[Owasp-topten] OWASP Top Ten Comments

robert at webappsec.org robert at webappsec.org
Wed Nov 18 20:52:48 EST 2009


Greetings List,

I've been meaning post to this list for awhile and now seems as good as a time as ever. After reviewing the 
latest top ten I have questions, and suggestions about the document structure, purpose, and direction. 


#1 Document clarification on attacks and weaknesses
The document indicates that the items within the top ten are weaknesses.

"Our methodology includes three likelihood factors for each weakness (prevalence, detect ability,and ease of exploit) 
and one impact factor (technical impact). The prevalence of a weakness is a factor that you typically don’t have to 
calculate. For prevalence data, we have been supplied prevalence statistics from a number of different organizations 
and we have averaged their data together to come up with a Top 10 likelihood of existence list by prevalence."

However the top ten utilizes attacks, and weaknesses (with the current terminology, see #2). 

Attacks
A1 - Injection
A2 - XSS

When I see Injection, I think attack as does mitre's CAPEC project (http://capec.mitre.org/data/definitions/152.html). Same with XSS
(http://capec.mitre.org/data/definitions/243.html and http://capec.mitre.org/data/definitions/106.html) I admit that the first version 
of WASC's Threat Classification didn't get this right and the lack of clarification caused confusion by the people digesting the 
document, and modifying it. 


#2 Terminology 

Suggestions:
- Clearly define terminology used (mitre perhaps?) (flaw, defect, attack, weakness, risk, etc...)
- Explore/review the use of 'attack' and 'weakness' throughout this document
- Explore the MITRE references to most accurately reflect the attack aspect (CAPEC), and the weaknesses (CWE) when applicable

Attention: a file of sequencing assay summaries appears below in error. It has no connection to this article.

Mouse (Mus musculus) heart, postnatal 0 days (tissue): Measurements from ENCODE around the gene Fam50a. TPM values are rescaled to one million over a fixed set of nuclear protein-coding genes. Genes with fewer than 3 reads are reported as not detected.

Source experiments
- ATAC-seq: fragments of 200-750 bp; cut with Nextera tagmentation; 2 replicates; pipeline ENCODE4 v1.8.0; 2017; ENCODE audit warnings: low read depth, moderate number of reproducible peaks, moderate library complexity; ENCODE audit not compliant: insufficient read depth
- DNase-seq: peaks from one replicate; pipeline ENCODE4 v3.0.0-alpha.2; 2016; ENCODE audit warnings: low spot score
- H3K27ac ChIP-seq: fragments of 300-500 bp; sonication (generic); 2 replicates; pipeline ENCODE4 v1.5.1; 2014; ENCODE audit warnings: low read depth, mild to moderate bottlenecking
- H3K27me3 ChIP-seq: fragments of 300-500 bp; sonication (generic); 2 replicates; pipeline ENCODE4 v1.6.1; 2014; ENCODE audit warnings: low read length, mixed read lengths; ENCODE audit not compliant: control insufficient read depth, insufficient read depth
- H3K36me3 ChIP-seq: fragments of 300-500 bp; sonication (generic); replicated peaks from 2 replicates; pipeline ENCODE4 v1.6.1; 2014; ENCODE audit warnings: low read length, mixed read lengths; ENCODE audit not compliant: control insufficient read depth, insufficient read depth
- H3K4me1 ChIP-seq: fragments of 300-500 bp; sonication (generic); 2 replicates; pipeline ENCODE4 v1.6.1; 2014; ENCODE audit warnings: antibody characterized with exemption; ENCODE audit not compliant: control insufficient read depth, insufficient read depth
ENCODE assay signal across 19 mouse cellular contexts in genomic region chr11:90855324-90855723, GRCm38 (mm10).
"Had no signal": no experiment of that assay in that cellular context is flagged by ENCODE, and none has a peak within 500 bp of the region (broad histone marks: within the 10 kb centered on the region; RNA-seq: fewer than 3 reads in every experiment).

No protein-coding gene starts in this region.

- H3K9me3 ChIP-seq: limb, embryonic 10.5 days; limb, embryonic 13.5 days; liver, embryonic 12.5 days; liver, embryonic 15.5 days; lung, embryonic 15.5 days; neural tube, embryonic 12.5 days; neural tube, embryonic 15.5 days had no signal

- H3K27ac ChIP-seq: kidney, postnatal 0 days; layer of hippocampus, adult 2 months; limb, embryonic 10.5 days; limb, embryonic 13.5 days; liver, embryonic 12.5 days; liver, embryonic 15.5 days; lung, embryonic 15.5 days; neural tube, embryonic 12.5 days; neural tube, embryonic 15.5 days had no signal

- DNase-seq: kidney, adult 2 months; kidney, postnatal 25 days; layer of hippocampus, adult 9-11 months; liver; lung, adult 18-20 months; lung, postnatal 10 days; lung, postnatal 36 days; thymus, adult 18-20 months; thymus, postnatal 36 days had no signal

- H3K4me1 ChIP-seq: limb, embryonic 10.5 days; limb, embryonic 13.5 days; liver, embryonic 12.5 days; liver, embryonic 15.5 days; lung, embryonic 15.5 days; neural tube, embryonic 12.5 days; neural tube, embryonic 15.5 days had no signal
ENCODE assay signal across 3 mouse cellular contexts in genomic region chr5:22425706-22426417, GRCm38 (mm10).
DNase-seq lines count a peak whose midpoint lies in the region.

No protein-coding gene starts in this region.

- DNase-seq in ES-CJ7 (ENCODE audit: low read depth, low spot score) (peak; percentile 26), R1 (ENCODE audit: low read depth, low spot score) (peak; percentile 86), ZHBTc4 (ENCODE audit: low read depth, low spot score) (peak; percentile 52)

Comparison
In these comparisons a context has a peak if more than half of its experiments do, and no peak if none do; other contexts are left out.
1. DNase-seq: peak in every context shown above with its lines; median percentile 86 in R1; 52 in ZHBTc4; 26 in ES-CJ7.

- Example: http://capec.mitre.org/data/definitions/248.html and http://capec.mitre.org/data/definitions/152.html


#3 Using the Top Ten
It would be really great to have documented different ways the owasp top ten has been used, or can be used (not just who has used it). 
The top ten states what it shouldn't be used for (e.g. "But the Top 10 is not an application security program."), and its goals but 
not how it should/could be used (that was obvious, perhaps I'm blind). Speaking on behalf of the WASC Threat Classification project 
this was something that we kept getting asked for, and having it documented also lets people think about other ways to use it. For us
this has been helpful, perhaps for the owasp top ten this could be beneficial as well.


#4 Renaming the TOP ten to 'OWASP Top Ten Risks'?
I'm glad to see the methodology is better defined than in previous versions. Have there been discussions to rename the Top Ten
to Top Ten Risks? Being a leader of a security project (WASC Threat Classification) I understand the complexities of renaming 
an established project. I'm not saying you 'must' or 'should' rename it, merely asking if it has been discussed and a conscious
decision has been made not to change it.


#5 Removal of Information leakage
I see the note as to why information leakage was removed, however I see this more as a limitation on the definition of information
leakage rather than it being a reduced risk. Risk wise depending on the information leaked this can be the worst thing that could 
happen to an organization depending on the info type. Might I suggest expanding OWASP's definition of information leakage as this can 
be quite a 'risky' thing. The WASC Threat Classification has information leakage broken down into several types at 

http://projects.webappsec.org/Information-Leakage however I'm not suggestion you utilize our interpretation/literal text, merely 
explore the possibility of expanding your definition of information leakage, and including info leakage in the owasp top ten.


Please take this email as strictly constructive criticism/questioning and not as a negative. The owasp top ten is a widely known document
and I bring up these points in order to better understand its logic/structure (I'm sure others seeking additional clarification as 
well). I assume some of these discussions have taken place (sorry for bringing them up again if so), but since I'm unaware of 
the background and seek clarification. 


Regards,
- Robert Auger
http://www.cgisecurity.com/
http://www.webappsec.org/ WASC Threat Classification Project Leader, WASC Co-Founder

PS: Pardon my references to wasc's project (I swear I'm not spamming!), I'm merely mentioning it as a related project that was 
negatively affected due to some of the aspects above. 



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